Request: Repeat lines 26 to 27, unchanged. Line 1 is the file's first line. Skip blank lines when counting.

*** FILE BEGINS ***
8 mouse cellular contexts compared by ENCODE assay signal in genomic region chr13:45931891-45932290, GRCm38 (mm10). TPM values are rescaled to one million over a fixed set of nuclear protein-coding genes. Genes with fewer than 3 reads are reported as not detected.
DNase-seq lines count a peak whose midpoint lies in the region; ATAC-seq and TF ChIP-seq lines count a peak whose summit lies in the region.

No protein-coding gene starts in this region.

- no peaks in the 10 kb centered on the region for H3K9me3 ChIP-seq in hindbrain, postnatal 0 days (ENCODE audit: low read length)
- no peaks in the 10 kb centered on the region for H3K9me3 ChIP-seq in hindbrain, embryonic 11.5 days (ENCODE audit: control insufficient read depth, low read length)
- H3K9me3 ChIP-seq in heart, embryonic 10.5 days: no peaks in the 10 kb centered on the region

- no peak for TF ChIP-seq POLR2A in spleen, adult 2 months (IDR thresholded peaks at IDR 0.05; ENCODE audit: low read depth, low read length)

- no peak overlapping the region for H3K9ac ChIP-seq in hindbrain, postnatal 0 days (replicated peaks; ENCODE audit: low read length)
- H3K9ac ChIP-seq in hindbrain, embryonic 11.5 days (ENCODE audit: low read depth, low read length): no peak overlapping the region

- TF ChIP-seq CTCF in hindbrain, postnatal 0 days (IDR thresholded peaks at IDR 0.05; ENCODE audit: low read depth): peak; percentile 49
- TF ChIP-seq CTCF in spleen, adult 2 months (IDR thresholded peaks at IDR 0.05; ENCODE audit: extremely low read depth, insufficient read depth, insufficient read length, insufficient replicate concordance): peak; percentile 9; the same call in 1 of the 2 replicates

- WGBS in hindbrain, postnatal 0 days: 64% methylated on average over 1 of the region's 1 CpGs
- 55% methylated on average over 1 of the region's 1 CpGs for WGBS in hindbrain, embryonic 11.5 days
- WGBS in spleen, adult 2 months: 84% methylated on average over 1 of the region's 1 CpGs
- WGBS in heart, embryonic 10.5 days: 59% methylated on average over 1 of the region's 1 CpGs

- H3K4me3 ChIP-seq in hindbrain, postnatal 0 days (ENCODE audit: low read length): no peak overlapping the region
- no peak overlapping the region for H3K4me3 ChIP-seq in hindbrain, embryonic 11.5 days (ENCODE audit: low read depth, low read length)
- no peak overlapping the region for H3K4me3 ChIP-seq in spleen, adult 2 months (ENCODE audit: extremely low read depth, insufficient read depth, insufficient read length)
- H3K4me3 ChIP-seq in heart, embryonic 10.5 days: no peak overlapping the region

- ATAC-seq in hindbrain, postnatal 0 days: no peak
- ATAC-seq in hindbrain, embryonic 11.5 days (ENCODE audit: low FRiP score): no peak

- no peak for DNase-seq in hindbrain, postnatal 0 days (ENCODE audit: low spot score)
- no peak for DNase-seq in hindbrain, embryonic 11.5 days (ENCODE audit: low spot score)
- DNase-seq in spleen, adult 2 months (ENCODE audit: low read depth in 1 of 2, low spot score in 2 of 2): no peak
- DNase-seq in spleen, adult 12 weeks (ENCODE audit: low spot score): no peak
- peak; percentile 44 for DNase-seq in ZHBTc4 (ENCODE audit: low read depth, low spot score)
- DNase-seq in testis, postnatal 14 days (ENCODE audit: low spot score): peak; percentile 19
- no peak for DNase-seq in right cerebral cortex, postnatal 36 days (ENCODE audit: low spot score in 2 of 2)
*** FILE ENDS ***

- peak; percentile 44 for DNase-seq in ZHBTc4 (ENCODE audit: low read depth, low spot score)
- DNase-seq in testis, postnatal 14 days (ENCODE audit: low spot score): peak; percentile 19